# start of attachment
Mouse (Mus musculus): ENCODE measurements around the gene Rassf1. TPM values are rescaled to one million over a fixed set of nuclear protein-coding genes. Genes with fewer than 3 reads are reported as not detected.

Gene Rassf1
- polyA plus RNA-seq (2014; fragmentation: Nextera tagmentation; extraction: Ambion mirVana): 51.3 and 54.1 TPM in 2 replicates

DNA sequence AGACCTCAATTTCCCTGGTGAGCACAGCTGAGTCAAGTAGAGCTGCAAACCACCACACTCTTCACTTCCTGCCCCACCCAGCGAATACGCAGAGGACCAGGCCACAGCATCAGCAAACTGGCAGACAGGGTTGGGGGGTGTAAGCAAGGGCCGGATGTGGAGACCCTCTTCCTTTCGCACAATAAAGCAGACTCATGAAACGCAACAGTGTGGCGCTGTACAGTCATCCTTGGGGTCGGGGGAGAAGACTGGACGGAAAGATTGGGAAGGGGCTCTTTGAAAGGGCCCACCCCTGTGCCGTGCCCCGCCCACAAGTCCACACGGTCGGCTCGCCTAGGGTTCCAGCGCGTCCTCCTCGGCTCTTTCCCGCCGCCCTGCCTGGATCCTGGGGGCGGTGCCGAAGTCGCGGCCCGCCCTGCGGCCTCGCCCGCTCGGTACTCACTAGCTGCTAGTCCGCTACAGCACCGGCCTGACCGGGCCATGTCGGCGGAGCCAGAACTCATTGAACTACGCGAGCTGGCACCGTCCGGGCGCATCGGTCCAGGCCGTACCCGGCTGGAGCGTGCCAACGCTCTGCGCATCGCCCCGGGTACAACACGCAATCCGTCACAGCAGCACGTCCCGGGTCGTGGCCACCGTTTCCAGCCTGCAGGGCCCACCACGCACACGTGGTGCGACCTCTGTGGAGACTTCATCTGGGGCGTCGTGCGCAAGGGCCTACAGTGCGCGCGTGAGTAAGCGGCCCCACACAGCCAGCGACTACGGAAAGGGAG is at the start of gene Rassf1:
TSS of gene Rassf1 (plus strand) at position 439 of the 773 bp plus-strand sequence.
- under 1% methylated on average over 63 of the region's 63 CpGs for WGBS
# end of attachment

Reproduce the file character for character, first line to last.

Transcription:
Mouse (Mus musculus): ENCODE measurements around the gene Rassf1. TPM values are rescaled to one million over a fixed set of nuclear protein-coding genes. Genes with fewer than 3 reads are reported as not detected.

Gene Rassf1
- polyA plus RNA-seq (2014; fragmentation: Nextera tagmentation; extraction: Ambion mirVana): 51.3 and 54.1 TPM in 2 replicates

DNA sequence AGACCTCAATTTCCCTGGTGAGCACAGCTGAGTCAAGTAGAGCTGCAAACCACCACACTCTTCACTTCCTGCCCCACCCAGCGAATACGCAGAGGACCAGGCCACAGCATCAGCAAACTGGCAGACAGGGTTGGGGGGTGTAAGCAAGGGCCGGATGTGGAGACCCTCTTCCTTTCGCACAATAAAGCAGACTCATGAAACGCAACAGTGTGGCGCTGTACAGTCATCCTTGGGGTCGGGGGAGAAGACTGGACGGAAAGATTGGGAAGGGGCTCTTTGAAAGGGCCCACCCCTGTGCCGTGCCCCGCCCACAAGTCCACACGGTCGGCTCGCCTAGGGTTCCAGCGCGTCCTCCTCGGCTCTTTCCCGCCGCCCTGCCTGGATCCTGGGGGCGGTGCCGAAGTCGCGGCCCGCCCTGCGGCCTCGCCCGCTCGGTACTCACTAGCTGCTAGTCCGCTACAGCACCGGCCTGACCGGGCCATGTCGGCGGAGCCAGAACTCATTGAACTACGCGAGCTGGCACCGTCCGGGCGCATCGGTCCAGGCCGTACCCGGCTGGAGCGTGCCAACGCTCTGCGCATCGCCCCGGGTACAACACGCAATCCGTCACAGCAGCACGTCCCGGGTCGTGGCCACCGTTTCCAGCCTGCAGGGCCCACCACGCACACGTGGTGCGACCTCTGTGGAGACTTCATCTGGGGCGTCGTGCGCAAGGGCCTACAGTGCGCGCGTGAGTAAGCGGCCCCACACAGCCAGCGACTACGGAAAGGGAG is at the start of gene Rassf1:
TSS of gene Rassf1 (plus strand) at position 439 of the 773 bp plus-strand sequence.
- under 1% methylated on average over 63 of the region's 63 CpGs for WGBS